Dr Gagandeep Kang spoke to TNM about the concern over reinfection amid Omicron, vaccine efficacy and why it’s important to vaccinate the vulnerable and elderly on priority.

Dr Gangandeep Kang sits on a chair with a cupboard over a head
Delve Omicron Friday, December 03, 2021 - 18:27

Noted virologist Dr Gagandeep Kang said that she is not surprised that India has detected two cases of the Omicron variant. “The fact that the person from Bengaluru had no travel history underlines the fact that the variant may have been around in India for weeks. The important thing for us to understand is how much the virus spreads, how severe the disease it causes, and how we can protect people,” she said in an interview to TNM.

Although there have been reports suggesting that Omicron causes three times more reinfection than the Delta variant, Dr Kang said it’s not a cause of worry. “I am not worried about reinfections. All coronaviruses reinfect. As long as the reinfections are mild, that’s not something we need to worry about,” she said, adding, “What we need to worry about is what happens to people who have not been vaccinated and get infected. And we don’t have data to tell us about that.” 

As far as vaccine efficacy goes, she said that scientists at the moment don’t have a clear understanding on how resistant Omicron is to the COVID-19 vaccines. “But if we look at how vaccinations work in all variants so far, vaccinations protect. It protects to varying extents. If we look at an unvaccinated person, a doubly vaccinated person, a triply vaccinated person and an infected and vaccinated person, who is best off? Best off is the infected and vaccinated person. After that the triply vaccinated person, after that the doubly vaccinated person. And the worst off is the uninfected and unvaccinated person,” she said. 

Dr Kang said that India needs to double vaccinate all vulnerable people above the age of 60 at a war footing. She also said that even if India decides to give booster doses, the population above 60 years should get it first. “Boosters should go to elderly first. Most health care workers are young and relatively healthy people. This is why I think the elderly should get priority for two doses and three doses.”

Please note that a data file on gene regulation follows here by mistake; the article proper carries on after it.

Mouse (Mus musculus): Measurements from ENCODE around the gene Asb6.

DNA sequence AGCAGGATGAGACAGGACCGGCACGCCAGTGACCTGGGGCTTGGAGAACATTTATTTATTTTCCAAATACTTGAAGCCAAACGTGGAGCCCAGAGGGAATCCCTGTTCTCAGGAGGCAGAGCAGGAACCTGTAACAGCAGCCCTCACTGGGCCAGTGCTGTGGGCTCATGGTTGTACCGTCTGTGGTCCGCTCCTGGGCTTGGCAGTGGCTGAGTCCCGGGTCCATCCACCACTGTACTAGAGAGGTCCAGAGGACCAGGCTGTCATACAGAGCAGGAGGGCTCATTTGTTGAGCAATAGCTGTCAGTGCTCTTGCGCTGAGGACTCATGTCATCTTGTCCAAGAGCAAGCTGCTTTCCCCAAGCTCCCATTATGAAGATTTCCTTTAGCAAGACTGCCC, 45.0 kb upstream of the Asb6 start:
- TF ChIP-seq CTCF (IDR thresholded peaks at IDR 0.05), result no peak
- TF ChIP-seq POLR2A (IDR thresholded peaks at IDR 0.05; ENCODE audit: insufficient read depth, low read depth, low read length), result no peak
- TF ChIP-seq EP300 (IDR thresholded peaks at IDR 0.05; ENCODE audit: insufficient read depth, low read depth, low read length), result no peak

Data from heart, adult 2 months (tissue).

She also said lockdown or even shutting down schools, colleges and offices is not the way forward. “How will you prevent transmission with a shutdown? It is an asymptomatic infection, do you then shut school forever? We cannot stop asymptomatic transmission forever, the only way then is to stop people from coming into contact with each other forever, that is not sensible. Healthy children are best able to handle the virus. Detecting clusters and slowing down transmission rates is the way.”

“Lockdowns were fine when we did not have the tools we have now, when the aim was to flatten the curve. Now we have vaccines, drugs, medical interventions, so we need to plan our current strategy based on tools we have today and not based on reactions last year. Lockdowns make no sense, travel bans make no sense. Testing before and after travel makes sense, the entry of new variants into the country will be slowed down and there is time to learn more about the variant,” she also said.

Dr Kang advocated that India needs a new testing strategy in place, where we use more rapid antigen tests to identify people who were in contact with a COVID-19 patient and are vulnerable. “The rapid antigen tests will not tell us whether we are infected with variants, but it will tell us quickly if people are infected. The strategy can be to quickly do a rapid screen of everyone in touch with a patient.”

Watch the full interview:

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